A Sydney police officer has been arrested and charged with a range of child sex offences, including attempted sexual intercourse with a child under 10, two counts of sexual intercourse with a child aged between the ages of 10 and 14, aggravated indecent assault and grooming a child under the age of 14 for sex.
43-year old senior constable Dean Perkins was employed by the NSW Police Force as a youth liaison officer, tasked with warning school children about the dangers of online predators.
He would visit schools and advise children about how to protect themselves against online threats, including adults who contact kids online for sex.
One school wrote that his “presentations were well received by all staff and students, as we hope to inform and protect our students in the changing online world”.
It is alleged the offences occurred over the course of a decade, between 2007 and this year.
The 16-year veteran of the force was suspended from duty and refused bail in Penrith Local Court.
His matter was adjourned until 21 December 2018 and police are in the course of preparing a brief of evidence to serve upon his lawyers.
Unless the most serious charges against him are withdrawn, the officer’s case will ultimately progress to Penrith District Court for determination by a jury.
Child sexual offences
The laws and maximum penalties relating to child sexual offences in NSW are contained in the Crimes Act 1900 (NSW) (‘the Act’)
Section 66A of the Act prescribes a maximum penalty of life imprisonment for anyone who has sexual intercourse with a child under the age of 10 years.
Subsection 66A(2) make it clear that any ‘person sentenced to imprisonment for life for an offence under this section is to serve that sentence for the term of the person’s natural life.’
Section 66B states that a person who attempts to have sexual intercourse with a child under 10 is liable to a maximum penalty of 25 years in prison. This is one of the charges levelled against officer Perkins.
That offence also carries a ‘standard non parole period’ of 10 years, which means a court is required to use that term as a guidepost or reference point when determining the time spent behind bars (known as the ‘non parole period’) before becoming eligible to apply for release into the community on parole for the remainder of the sentence.
Section 66C(1) sets down a maximum penalty of 16 years’ imprisonment for a person who has sexual intercourse with a child between the age of 10 and 14.
- sexual connection occasioned by the penetration to any extent of the genitalia of a female person or the anus of any person by any part of the body of another person, or any object manipulated by another person, except where the penetration is carried out for proper medical purposes, or
- sexual connection occasioned by the introduction of any part of the penis of a person into the mouth of another person, or
- cunnilingus, or
- the continuation of any of the above.
Section 66EB(3) prescribes a maximum penalty of 12 years in prison for a person who exposes a child under the age of 14 to indecent material or provides the child with an intoxicating substance, with the intention of making it easier to procure the child for unlawful sexual activity.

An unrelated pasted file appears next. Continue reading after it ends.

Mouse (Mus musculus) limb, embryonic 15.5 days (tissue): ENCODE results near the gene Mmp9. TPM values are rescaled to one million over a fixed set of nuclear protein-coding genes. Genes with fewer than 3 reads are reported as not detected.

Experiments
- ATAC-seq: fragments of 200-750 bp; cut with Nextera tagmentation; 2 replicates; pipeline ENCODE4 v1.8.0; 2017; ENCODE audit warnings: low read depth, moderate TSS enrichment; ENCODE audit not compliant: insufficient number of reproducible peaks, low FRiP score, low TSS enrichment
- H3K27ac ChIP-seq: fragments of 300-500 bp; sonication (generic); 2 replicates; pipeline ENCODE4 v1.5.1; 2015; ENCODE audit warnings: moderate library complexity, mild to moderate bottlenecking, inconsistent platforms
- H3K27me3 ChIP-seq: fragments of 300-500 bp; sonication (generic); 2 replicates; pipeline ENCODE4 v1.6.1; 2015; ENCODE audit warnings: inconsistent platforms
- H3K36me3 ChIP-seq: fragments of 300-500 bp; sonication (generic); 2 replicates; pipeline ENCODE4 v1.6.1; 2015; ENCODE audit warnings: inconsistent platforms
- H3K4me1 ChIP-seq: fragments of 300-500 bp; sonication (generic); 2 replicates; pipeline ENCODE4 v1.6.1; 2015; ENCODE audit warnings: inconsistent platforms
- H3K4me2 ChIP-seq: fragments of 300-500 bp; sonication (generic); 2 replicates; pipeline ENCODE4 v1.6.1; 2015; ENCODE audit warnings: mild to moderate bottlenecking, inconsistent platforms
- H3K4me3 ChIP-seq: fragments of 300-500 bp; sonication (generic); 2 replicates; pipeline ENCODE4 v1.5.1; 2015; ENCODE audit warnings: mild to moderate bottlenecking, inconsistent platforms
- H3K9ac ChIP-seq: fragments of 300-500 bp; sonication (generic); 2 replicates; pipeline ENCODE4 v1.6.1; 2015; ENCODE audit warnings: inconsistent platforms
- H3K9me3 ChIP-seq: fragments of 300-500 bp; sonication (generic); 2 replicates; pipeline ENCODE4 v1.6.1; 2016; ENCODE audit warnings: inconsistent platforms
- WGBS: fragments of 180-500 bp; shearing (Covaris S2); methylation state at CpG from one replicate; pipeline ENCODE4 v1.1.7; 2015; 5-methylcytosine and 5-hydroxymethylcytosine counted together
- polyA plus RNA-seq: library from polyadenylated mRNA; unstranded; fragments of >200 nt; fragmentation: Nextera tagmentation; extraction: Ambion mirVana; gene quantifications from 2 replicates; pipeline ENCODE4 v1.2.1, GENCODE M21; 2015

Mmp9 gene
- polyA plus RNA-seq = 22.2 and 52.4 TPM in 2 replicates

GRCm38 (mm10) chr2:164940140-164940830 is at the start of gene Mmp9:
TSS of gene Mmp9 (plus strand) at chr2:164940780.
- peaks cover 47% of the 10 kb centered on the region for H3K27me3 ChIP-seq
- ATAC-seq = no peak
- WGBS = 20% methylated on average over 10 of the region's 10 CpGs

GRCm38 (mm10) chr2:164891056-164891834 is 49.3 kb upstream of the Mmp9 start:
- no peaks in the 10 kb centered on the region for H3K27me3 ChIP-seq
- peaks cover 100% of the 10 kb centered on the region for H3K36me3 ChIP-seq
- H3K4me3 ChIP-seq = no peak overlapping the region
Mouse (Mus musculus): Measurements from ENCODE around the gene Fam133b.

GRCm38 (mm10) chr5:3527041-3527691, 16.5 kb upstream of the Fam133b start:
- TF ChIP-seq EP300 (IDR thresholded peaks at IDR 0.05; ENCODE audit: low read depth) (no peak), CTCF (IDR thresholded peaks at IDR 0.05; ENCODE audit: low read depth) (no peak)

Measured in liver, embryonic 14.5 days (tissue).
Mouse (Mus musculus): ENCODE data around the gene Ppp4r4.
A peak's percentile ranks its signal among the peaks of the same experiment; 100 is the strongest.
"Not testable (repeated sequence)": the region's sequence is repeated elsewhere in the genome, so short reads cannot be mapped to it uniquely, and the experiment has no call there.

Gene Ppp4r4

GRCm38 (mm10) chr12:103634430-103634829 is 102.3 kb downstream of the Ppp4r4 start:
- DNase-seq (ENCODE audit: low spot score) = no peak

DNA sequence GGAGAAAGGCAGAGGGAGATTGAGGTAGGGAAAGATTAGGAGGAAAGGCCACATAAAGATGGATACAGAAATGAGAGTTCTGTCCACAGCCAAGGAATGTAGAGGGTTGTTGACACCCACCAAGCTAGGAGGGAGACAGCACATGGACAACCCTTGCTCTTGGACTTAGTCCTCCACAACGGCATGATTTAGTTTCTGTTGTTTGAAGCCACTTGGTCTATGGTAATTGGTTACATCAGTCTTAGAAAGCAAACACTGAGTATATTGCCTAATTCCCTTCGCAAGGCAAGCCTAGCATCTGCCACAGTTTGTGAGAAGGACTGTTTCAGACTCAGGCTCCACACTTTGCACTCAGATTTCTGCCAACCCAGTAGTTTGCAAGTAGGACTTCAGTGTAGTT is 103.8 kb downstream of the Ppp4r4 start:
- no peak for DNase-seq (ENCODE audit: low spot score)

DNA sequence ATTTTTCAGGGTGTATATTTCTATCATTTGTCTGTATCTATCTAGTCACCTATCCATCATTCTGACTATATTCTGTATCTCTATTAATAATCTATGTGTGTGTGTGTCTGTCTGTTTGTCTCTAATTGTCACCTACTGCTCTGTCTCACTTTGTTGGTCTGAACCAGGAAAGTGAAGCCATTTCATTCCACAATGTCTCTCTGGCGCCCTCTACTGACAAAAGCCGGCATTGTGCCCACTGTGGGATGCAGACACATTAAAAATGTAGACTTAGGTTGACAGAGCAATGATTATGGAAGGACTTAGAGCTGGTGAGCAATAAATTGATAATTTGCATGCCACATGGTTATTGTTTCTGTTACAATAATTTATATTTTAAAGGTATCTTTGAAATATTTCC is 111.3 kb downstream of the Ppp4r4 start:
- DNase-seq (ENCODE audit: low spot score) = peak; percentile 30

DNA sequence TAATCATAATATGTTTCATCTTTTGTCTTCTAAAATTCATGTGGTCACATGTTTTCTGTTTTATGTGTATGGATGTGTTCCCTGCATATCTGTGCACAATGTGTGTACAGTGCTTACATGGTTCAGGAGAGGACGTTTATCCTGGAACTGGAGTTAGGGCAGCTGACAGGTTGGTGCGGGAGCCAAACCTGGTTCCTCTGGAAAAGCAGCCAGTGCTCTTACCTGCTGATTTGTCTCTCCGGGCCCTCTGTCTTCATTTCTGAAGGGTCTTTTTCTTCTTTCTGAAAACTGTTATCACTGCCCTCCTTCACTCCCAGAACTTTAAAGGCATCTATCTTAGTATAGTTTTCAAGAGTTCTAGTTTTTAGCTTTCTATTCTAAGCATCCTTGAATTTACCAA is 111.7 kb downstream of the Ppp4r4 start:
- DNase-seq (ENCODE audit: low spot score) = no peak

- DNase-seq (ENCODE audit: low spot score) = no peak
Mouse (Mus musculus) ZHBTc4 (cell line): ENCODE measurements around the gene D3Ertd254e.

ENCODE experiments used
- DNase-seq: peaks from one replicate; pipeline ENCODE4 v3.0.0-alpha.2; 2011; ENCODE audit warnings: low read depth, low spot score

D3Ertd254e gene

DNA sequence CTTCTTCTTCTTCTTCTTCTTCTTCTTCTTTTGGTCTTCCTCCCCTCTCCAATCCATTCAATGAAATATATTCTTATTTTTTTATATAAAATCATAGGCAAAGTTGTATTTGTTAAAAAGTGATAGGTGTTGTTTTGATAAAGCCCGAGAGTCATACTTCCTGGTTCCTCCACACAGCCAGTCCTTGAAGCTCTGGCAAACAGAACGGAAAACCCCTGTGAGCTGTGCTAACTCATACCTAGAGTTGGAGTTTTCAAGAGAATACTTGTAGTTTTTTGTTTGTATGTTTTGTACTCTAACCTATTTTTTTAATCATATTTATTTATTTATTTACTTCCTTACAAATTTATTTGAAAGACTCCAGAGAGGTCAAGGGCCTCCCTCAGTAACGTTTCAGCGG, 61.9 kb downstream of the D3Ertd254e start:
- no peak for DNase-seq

The section applies to ‘fictitious children’ – such as a police officer pretending to be a child – and makes it a defence where the defendant ‘reasonably believed’ the other person was not a child.
Section 61M makes it an offence punishable by 7 years’ imprisonment, or 10 years in the case of a child is under the age of 16, to ‘assault… another person in circumstances of aggravation, and, at the time of, or immediately before or after, the assault, commit… an act of indecency on or in the presence of the other person’.
The Act does not provide a definition of ‘act of indecency’ or contain a list of actions which may constitute such conduct, but the case-law makes it clear that it must have some sort of sexual connotation such as exposing the genitals, touching private parts of the complainant or self, or engaging in sexual exhibitionism.
The relevant circumstances of aggravation are listed in subsection 61M(3) as where:
- two or more people were present at the time of the alleged offence,
- the complainant was under the defendant’s authority,
- the complainant has a cognitive impairment, or
- the complainant has a serious physical disability.
Presumption of innocence
It is important to bear in mind that the officer is presumed to be innocent until and unless he is found guilty by a court of law.
In that regard, the allegations are just that– allegations – and it should be remembered that charges can be brought by police against any person based upon a mere ‘reasonable suspicion’ of an offence having occurred.
The basis of that suspicion can be, and often is, little more than a complaint by an alleged victim – and complaints can, and often are, brought mistakenly, maliciously or otherwise influenced by outsiders with ulterior motives.
It is also important to keep in mind that the prosecution that bears the onus at all times to prove every element (or ingredient) of each offence beyond a reasonable doubt and, if it is unable to do this, the defendant is entitled to an acquittal.
It should also be said that in criminal cases like these, the defendant may have any number of legal defences available, and the applicability of any such defences should be considered by legal representatives.